Pretorius guarantees the safe return of Elizabeth after Henry’s participation. Henry has no choice. Returning to his lab, Henry begins working and again finds himself slowly becoming intoxicated with the potential power to create life.

NOTABLE: The Bride of Frankenstein received an Oscar nomination for Best Sound, Recording.

In 1998, The Bride of Frankenstein was selected for preservation in the National Film Registry by the Library of Congress.

The films popularity has increased over the years, and The Bride of Frankenstein is considered to be a masterpiece for director James Whale.

The motion picture had some difficulty with censorship issues. The Hays office objected to some lines of dialogue that compared the work of Dr. Henry Frankenstein with that of God, as well as the number of murders (21 cut to 10) both committed and implied, and a scene where they felt too much of actress Elsa Lanchester’s breasts were visible. Strangely, they had little problem with numerous scenes portraying crucifixion imagery.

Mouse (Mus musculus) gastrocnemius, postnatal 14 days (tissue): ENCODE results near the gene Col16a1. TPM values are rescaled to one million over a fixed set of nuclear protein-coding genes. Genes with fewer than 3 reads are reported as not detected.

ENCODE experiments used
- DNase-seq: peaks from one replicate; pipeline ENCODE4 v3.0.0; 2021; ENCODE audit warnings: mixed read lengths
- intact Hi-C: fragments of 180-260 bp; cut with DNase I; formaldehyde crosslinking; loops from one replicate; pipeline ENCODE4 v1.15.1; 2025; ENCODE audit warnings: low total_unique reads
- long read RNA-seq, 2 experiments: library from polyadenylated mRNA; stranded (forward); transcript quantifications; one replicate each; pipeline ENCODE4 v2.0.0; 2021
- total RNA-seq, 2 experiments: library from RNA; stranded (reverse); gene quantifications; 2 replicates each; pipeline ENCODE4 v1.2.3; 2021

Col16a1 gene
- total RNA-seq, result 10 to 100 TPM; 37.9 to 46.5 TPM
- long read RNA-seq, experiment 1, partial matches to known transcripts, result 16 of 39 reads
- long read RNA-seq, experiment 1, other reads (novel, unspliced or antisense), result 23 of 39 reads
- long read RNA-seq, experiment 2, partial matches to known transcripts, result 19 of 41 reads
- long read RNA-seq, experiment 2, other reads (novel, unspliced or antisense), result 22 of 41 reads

Elsa Lanchester stood 5’4″ in reality and stilts were necessary to bring her to 7 feet for the role. She also had to be wrapped in bandages that were so tight she was carried on and off the set, having to eat through a straw. Her “unusual” hairstyle was held in place by a wired horsehair cage.

Personal Note: Film sequel’s seldom live up the the original story. However, The Bride of Frankenstein is an exception. It is one of the best movie sequel’s ever, and is thought by many to be even better than the original Frankenstein.

A truly classic Universal horror film with a great laboratory creation scene. “She’s Alive! Alive!”

httpv://www.youtube.com/watch?v=r9t6NHlPJHA

The Black Cat

Monday, October 18th, 2010

The Black Cat (1934)

Tagline – Karloff and Lugosi together! Those stars of “Frankenstein” and “Dracula”.

Starring– Boris Karloff (Hjalmar Poelzig), Bela Lugosi (Dr. Vitus Werdegast), David Manners (Peter Alison), Julie Bishop (Joan Alison).

Released – May, 1934

Directed By – Edgar G. Ulmer

Produced By – Universal Pictures

Distributed By – Universal Pictures

Description– Peter and Joan Alison are honeymooning in Hungary when a train reservation mix-up causes them to share a compartment with cat-phobic Dr. Vitus Werdegast.

The Alison’s learn that Dr. Werdegast is on his way to visit old friend Hjalmar Poelzig, an Austrian architect. Eighteen years ago, Dr. Werdegast left his wife to go to war and has spent the last fifteen of those years in a prison camp.